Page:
Transitions like T-moldings and reducers can be tricky, especially when working with a concrete subfloor where pin nailing them down is not an option. Most installers will use a good construction adhesive and blue painter’s tape to secure them in place while the adhesive cures. However, when installing multiple pieces (for example at a tile, carpet or stone transition where there are angles such as a fireplace or tile entryway) the installer often finds the next day, after the adhesive has cured, that the pieces have shifted and become misaligned. Or maybe there are gaps.

This often necessitates buying new moldings and starting over, as removal at this point almost always results in breakage. This is often caused by someone stepping on the moldings before the adhesive has had time to fully cure, or the trim piece was slightly bowed and lifted up off the floor and the tape could not hold it.

The Trick to Floor Transitions

A simple method to prevent this is to purchase a $20 hot-melt glue gun from your local hardware store. When applying your construction adhesive, leave a small area on both ends of each piece and a small spot in the middle of the channel where the glue is to be applied. This is where you will place dollops of thermal-plastic glue.

Apply the construction adhesive first; making sure your molding is cut properly. (Dry fit first.) Then quickly place the hot-melt glue in the three spots where there is no construction adhesive. Quickly place the molding in place and hold in securely for about three minutes while the thermalplastic glue sets up (cools).The thermalplastic glue will hold the molding in place until the construction adhesive has had time to cure. No need for blue tape on transitions any more. This method will also save a trip back the next day to do a carpet re-tack after the construction adhesive cures.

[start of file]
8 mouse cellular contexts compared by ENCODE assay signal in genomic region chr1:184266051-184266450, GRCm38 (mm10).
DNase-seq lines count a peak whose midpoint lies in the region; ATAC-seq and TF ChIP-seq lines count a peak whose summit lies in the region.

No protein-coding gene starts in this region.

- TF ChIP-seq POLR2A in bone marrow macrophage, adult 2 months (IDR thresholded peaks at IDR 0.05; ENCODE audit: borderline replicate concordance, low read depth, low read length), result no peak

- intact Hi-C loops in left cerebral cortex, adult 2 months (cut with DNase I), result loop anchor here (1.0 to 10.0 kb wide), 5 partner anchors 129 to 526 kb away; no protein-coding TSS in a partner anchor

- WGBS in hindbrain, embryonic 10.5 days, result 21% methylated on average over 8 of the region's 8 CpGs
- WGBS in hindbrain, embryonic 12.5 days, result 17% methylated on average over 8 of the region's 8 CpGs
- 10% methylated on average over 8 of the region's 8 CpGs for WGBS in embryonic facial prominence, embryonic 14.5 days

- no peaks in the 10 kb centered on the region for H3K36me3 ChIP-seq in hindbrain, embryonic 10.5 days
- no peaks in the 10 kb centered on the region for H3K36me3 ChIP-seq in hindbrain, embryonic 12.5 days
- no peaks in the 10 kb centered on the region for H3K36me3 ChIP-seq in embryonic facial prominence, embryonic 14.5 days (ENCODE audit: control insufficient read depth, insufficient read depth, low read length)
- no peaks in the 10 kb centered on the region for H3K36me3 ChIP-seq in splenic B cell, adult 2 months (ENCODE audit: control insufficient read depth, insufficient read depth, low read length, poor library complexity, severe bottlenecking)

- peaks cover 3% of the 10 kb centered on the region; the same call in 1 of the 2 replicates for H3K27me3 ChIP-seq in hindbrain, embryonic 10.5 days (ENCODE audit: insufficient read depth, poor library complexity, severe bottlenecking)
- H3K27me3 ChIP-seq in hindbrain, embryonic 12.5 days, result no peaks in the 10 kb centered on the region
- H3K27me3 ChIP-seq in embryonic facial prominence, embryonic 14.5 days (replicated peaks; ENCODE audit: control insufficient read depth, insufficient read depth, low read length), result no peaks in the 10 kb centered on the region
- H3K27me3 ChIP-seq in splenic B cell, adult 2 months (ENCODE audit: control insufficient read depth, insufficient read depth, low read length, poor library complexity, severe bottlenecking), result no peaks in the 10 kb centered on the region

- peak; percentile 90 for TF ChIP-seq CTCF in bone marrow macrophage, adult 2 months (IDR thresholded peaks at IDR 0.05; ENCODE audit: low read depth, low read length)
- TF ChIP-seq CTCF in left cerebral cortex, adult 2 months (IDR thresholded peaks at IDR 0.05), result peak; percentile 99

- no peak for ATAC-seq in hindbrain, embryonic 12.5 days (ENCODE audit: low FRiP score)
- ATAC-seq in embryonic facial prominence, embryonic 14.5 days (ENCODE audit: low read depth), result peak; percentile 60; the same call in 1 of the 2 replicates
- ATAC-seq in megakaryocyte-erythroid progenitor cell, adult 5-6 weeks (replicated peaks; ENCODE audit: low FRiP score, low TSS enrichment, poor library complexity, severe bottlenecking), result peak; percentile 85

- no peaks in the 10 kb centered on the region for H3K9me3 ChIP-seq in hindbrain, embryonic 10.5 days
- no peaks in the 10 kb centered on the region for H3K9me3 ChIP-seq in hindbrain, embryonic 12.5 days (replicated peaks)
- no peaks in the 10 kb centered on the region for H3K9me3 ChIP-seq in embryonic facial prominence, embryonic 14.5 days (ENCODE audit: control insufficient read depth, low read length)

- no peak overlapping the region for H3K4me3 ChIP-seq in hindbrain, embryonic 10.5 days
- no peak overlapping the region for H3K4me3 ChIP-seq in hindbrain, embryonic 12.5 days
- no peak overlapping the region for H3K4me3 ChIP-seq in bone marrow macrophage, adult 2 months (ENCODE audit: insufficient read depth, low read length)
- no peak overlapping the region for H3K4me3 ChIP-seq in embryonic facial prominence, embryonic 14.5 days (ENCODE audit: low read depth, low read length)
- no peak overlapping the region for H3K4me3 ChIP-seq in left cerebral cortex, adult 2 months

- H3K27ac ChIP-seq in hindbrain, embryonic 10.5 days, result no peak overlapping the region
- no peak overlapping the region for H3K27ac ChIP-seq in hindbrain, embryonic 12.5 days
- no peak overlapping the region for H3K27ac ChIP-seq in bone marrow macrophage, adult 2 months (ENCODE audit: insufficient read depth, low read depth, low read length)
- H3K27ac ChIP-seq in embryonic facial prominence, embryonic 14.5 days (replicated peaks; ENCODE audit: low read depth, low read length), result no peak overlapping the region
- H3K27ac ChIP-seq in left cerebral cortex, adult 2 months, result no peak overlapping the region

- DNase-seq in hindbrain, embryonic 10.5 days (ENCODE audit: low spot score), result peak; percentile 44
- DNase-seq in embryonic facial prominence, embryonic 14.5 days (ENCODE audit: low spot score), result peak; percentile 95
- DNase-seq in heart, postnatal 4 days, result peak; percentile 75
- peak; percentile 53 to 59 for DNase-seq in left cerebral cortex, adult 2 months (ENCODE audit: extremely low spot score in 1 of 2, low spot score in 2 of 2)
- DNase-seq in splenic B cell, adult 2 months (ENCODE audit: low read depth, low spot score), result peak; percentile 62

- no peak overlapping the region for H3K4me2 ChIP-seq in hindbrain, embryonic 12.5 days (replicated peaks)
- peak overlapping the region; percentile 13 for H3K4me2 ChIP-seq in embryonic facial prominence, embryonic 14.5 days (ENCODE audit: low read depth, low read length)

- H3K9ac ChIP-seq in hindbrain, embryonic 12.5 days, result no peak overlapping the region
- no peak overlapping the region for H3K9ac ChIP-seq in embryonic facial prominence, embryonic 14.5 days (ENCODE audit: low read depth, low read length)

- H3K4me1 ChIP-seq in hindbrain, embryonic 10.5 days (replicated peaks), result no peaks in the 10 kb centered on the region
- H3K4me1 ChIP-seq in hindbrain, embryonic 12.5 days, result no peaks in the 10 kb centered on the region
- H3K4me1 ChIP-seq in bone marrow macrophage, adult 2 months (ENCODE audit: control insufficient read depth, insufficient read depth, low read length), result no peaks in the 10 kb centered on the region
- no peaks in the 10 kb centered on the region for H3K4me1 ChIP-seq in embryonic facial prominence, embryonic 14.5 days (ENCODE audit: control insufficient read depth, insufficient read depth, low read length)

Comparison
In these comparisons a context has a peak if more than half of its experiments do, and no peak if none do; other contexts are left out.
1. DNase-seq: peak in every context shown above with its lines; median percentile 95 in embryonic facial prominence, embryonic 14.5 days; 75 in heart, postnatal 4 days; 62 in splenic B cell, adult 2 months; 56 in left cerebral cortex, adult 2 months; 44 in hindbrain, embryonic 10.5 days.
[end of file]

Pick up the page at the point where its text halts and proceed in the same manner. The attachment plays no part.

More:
The hot-melt glue once cooled will hold the carpet reducer in place, allowing for a carpet re-tack before the construction adhesive fully cures. Using the hot-melt glue gun will save you hundreds of dollars a year on callbacks, blue tape, replacing shifted moldings and trip charges for re-tacks.

Be sure and carry plenty of colors of wood putty and caulking. Putty any gaps and nail holes, and caulk the tops of your baseboards and around toilets and at bathtubs. Undercut your door jambs and keep your blades sharp. Doing all this leads to happy customers, which leads to more customers.

The Devil is in the Details – Don’t Cut Corners

Remember – the devils in the details so don’t cut corners. Make yourself a master of phase one and phase three; most anyone can do phase two in a pinch. You are not getting paid just for mastering one of the phases. You are getting paid to be a master of all three.

Interesting Hardwood Flooring Statistics – 2016

Jul 29, 2016

hardwood flooring industry news 2016We’re now a little over halfway through the year, and since January there have been a few reports released revealing various stats in the hardwood flooring industry that provide some great insight into what homeowners prefer and where the trends are headed.

What’s the Industry Show?

According to a report* published by Hardwood Floors Mag, the Magazine of the National Wood Flooring Association, there are many stats that’d we like to cover specifically.

1. Hardwood Floor Sales Are Up!

Distributors mentioned that a whopping 66% increase in the dollar value of sales occurred in 2015. Prior to that, an 84% increase had occurred in 2014. In short, hardwood floor sales are on a steady climb & we’re eager to see where the results will land from surveys distributed this year.

2. Highest Purchased Wood Flooring Species

From the report, distributors mentioned that 33% of their hardwood floor sales came from white oak species (a great example of this is our Chene collection), and 32% came from red oak species. Oak continues to stay a dominant choice for many hardwood floor owners. Homeowners should keep this in mind!

3. Highest Purchased Finish Sold